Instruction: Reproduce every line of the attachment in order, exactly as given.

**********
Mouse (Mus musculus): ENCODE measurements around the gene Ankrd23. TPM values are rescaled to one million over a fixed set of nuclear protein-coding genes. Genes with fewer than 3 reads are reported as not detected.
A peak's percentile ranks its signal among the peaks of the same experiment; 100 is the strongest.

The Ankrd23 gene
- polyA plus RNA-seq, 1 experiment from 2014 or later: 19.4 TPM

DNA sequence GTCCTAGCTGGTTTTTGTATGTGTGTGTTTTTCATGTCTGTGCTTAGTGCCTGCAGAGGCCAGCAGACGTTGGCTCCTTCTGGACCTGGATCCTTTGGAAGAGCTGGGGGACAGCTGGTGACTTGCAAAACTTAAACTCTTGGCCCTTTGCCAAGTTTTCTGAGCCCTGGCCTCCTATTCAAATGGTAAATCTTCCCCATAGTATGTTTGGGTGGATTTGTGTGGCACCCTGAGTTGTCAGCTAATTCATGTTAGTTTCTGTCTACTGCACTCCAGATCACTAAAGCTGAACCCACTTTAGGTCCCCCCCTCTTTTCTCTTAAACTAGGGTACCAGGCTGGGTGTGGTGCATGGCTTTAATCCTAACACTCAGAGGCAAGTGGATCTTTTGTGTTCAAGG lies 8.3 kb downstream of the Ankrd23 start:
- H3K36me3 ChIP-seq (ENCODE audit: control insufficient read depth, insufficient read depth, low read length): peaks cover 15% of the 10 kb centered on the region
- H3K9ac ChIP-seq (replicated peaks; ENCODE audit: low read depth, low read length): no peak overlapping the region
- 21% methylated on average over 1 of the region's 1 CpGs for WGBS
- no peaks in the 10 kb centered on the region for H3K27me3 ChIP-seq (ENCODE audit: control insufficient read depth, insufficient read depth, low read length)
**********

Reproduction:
Mouse (Mus musculus): ENCODE measurements around the gene Ankrd23. TPM values are rescaled to one million over a fixed set of nuclear protein-coding genes. Genes with fewer than 3 reads are reported as not detected.
A peak's percentile ranks its signal among the peaks of the same experiment; 100 is the strongest.

The Ankrd23 gene
- polyA plus RNA-seq, 1 experiment from 2014 or later: 19.4 TPM

DNA sequence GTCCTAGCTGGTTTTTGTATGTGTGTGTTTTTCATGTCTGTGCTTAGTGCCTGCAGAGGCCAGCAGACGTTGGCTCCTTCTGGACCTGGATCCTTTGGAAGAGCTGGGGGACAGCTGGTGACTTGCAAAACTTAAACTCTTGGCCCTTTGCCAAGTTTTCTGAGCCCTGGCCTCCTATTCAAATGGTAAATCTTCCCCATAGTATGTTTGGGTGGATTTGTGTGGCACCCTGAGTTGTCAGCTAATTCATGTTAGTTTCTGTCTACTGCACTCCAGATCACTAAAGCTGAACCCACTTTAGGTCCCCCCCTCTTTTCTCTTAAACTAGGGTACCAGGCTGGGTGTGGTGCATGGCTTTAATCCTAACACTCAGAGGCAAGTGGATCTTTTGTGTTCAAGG lies 8.3 kb downstream of the Ankrd23 start:
- H3K36me3 ChIP-seq (ENCODE audit: control insufficient read depth, insufficient read depth, low read length): peaks cover 15% of the 10 kb centered on the region
- H3K9ac ChIP-seq (replicated peaks; ENCODE audit: low read depth, low read length): no peak overlapping the region
- 21% methylated on average over 1 of the region's 1 CpGs for WGBS
- no peaks in the 10 kb centered on the region for H3K27me3 ChIP-seq (ENCODE audit: control insufficient read depth, insufficient read depth, low read length)